Wood began his career as an assistant at St. Barnabas Church in Rumford, Maine, serving while the rector was away on vacation. He returned to Wisconsin, where Bishop Wilson made him priest-in-charge of St. Andrew's Church in Ashland. In 1938 he accepted the post of rector of Christ Church in Austin, Minnesota, remaining there through 1942.
With the outbreak of World War II, Wood entered the chaplain school at Fort Benjamin Harrison near Indianapolis. He later volunteered for parachute duty and was attached initially to the 505th Parachute Infantry Regiment, by-passing the usual school for parachutists, and then was sent to Fort Bragg to join the 82nd Airborne Division. An elite military unit, the 82nd was deployed to North Africa and then became part of the invasion of Sicily in 1943. He later dropped behind enemy lines in Salerno and participated in the allied march to Naples. He was then sent to England for additional training and took part in the D-Day invasion in 1944, parachuting into Ste. Mere Eglise in Normandy. He took part in a fourth combat jump in Holland and was the only chaplain to make four jumps in the war.
On returning from the war, Wood spent six months looking for work. The Bishop of Milwaukee gave him the rectorship of St. John's Church there, and he also began speaking of his war experiences on a circuit, including a trip in 1946 to Indiana, where he met Bishop Mallett. When the situation at Trinity, Fort Wayne, became divided over the resignation of the Rev. James McNeal Wheatley, Mallett recruited Wood as a candidate. He was installed as rector in September 1947.
Wood began his ministry by attempting to heal the deep wounds within the parish, and he said he would judge everyone based on their present performances. He picked the slate of new vestry members in 1948, asked for the resignations of the heads of all parish organizations, scrambled the membership of parish clubs, and exhorted the members of the parish to treat one another as Christians. He also began to work in ecumenical ways in reaching out to other churches in the Fort Wayne community through the ministerial association. He began a series of renovations to the church in 1948 and rebuilt the organ. He pressed for an Every Member Canvass in order to increase pledging. A new Blessed Sacrament Chapel was added in 1951.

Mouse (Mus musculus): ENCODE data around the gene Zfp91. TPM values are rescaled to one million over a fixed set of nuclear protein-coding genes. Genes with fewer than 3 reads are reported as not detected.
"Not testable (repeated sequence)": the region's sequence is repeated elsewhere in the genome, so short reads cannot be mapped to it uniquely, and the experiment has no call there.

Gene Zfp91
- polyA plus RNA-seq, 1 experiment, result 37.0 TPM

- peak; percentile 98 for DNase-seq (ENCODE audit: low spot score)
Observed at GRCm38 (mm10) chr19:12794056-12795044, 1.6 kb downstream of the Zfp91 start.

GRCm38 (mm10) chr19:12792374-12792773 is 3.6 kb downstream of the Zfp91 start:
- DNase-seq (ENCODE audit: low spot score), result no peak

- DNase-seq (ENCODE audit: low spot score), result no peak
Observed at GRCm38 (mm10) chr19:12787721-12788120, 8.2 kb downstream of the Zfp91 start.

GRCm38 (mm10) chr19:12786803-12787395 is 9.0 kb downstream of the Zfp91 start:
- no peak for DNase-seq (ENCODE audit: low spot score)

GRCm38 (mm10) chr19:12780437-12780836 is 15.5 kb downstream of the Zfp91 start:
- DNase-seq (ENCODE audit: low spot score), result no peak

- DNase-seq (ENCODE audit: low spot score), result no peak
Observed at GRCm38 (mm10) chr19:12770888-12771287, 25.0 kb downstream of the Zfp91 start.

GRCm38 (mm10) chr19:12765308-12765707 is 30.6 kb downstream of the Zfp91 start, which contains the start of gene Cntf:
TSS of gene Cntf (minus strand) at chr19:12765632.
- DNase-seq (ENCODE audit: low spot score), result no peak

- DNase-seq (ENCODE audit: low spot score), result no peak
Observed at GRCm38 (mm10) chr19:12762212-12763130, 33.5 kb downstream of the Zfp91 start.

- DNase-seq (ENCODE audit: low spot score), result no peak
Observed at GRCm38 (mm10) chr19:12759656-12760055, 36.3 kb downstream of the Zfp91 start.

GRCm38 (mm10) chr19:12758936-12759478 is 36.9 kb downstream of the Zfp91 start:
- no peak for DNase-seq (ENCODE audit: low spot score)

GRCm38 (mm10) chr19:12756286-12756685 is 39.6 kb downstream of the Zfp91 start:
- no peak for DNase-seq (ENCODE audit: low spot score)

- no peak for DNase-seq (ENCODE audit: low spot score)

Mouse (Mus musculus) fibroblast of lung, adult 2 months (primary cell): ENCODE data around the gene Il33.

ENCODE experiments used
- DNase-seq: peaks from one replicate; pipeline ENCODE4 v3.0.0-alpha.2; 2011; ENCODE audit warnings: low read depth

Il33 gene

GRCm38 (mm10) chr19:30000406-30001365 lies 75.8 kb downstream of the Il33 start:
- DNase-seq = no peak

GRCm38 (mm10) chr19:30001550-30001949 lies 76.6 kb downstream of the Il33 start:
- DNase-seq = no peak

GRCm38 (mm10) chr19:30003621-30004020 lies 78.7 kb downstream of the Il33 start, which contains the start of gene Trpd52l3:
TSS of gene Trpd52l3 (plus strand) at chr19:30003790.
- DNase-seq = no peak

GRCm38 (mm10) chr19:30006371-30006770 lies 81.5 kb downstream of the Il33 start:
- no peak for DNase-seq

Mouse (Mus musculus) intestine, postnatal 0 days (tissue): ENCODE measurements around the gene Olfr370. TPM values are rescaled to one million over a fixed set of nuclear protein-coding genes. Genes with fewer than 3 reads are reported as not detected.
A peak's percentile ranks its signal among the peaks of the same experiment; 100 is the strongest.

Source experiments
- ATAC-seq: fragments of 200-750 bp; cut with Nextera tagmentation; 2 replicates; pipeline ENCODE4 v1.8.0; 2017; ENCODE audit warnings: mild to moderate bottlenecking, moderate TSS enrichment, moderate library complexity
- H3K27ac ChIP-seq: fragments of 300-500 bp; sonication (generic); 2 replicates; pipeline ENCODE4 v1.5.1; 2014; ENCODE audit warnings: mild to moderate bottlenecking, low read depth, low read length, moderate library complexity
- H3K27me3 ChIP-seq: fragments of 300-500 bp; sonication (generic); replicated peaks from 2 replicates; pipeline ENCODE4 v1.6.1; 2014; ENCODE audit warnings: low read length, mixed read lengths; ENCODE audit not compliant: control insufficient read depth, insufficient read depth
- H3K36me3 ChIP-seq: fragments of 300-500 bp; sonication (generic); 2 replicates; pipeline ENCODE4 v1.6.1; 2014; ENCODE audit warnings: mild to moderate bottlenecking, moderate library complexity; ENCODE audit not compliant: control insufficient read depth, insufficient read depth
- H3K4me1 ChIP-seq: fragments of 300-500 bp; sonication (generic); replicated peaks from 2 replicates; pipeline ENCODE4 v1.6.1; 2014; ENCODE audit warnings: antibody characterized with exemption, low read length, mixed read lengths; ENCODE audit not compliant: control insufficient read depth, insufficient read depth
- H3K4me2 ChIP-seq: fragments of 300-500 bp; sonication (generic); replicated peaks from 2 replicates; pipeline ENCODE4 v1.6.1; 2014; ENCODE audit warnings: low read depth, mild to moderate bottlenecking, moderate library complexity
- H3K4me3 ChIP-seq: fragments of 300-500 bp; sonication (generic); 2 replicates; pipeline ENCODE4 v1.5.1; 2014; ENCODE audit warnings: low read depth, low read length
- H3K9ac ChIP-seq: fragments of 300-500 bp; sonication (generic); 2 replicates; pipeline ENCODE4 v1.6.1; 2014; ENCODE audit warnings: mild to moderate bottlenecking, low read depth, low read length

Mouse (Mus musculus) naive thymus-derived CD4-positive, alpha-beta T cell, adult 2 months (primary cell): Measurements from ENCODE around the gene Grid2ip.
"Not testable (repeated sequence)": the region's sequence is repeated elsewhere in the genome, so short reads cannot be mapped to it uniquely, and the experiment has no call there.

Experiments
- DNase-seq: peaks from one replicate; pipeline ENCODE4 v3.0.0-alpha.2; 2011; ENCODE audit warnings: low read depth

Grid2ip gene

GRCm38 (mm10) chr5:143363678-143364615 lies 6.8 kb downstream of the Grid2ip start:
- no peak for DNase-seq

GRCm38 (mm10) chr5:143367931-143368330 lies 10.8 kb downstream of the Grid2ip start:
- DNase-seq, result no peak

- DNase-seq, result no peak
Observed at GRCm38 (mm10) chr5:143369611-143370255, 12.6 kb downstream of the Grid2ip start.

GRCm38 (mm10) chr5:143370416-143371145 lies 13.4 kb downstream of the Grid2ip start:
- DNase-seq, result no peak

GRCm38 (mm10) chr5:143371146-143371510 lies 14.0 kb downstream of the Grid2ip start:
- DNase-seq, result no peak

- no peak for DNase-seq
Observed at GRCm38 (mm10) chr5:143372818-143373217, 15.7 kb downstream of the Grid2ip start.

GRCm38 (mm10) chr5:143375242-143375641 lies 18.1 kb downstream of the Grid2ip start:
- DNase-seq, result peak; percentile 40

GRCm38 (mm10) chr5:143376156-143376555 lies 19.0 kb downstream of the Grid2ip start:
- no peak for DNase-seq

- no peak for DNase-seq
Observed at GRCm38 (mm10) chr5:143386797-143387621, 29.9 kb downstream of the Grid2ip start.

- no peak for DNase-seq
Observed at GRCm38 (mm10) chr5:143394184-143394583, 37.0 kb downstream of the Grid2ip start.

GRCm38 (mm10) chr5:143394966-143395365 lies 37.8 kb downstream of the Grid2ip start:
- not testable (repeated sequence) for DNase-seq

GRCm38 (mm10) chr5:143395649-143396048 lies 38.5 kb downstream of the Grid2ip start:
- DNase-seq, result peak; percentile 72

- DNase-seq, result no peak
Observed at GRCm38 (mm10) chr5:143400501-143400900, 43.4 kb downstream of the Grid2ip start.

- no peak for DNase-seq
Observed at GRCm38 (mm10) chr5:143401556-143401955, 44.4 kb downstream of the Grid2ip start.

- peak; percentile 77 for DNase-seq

Four years later Wood and the parish began a drive to build a new Parish House with adequate classroom space for the growing number of Sunday School children. The new structure, completed in 1956, made Trinity's property one of the most impressive in the diocese. Designed by the architectural firm of A. M. Strauss, it added to the existing gymnasium and also included the Christ the King Chapel, designed for use by Sunday school children.
With the Parish House completed, Wood turned his attention next to the need for new Episcopal missions in the Fort Wayne area. In 1961 the vestry purchased land at St. Joe and Flutter roads and constructed a small church known as St. Alban's two years later. The Rev. John B. Hills was installed as its vicar. Wood urged all of Trinity's parishioners residing on the north side of Fort Wayne to support the mission. Then in 1966, Wood negotiated for the purchase of additional land at Hessen Cassel and Tillman roads for what would become St. Philip and St. James mission. A utility building was constructed and dedicated in 1970.
Wood retired from Trinity in 1971 when he married his second wife, Evelyn Miles, a parishioner. The couple moved to Huntsville, Alabama, where Wood joined the staff of the Church of the Nativity as a non-stipendiary priest. He continued to serve as chaplain for the 82nd Airborne Division and was active in its veterans' activities. Evelyn died by suicide in 1988, and Wood married his third wife, Wilma Pratt. He died in Georgia at the home of his daughter on 5 January 1999 and was buried beside his third wife in Huntsville.